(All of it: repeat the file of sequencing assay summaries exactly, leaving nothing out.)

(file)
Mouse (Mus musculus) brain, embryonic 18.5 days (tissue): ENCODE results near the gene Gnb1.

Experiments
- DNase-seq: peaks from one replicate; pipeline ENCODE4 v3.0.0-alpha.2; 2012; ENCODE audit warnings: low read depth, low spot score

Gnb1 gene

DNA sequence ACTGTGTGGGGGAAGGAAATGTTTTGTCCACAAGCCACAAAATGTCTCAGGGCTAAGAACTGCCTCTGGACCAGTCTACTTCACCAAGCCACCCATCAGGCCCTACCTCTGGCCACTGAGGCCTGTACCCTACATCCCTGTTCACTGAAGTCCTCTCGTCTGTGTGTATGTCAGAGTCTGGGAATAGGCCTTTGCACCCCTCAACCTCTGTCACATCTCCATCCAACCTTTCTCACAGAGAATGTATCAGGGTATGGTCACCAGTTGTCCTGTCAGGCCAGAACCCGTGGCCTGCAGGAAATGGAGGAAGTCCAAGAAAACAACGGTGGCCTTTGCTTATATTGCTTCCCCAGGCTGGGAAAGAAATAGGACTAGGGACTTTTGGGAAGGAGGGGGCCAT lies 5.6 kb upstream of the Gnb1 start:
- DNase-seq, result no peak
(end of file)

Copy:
Mouse (Mus musculus) brain, embryonic 18.5 days (tissue): ENCODE results near the gene Gnb1.

Experiments
- DNase-seq: peaks from one replicate; pipeline ENCODE4 v3.0.0-alpha.2; 2012; ENCODE audit warnings: low read depth, low spot score

Gnb1 gene

DNA sequence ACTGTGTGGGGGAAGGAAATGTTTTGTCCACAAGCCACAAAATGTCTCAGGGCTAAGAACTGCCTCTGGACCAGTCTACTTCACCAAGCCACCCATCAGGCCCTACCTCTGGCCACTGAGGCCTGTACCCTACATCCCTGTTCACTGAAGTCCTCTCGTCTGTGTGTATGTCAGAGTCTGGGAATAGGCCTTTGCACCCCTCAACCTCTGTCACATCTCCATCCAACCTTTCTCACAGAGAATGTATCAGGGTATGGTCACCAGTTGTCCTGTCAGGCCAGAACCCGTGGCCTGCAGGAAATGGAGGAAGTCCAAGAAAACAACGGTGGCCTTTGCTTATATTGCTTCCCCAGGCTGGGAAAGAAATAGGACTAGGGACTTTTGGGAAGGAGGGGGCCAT lies 5.6 kb upstream of the Gnb1 start:
- DNase-seq, result no peak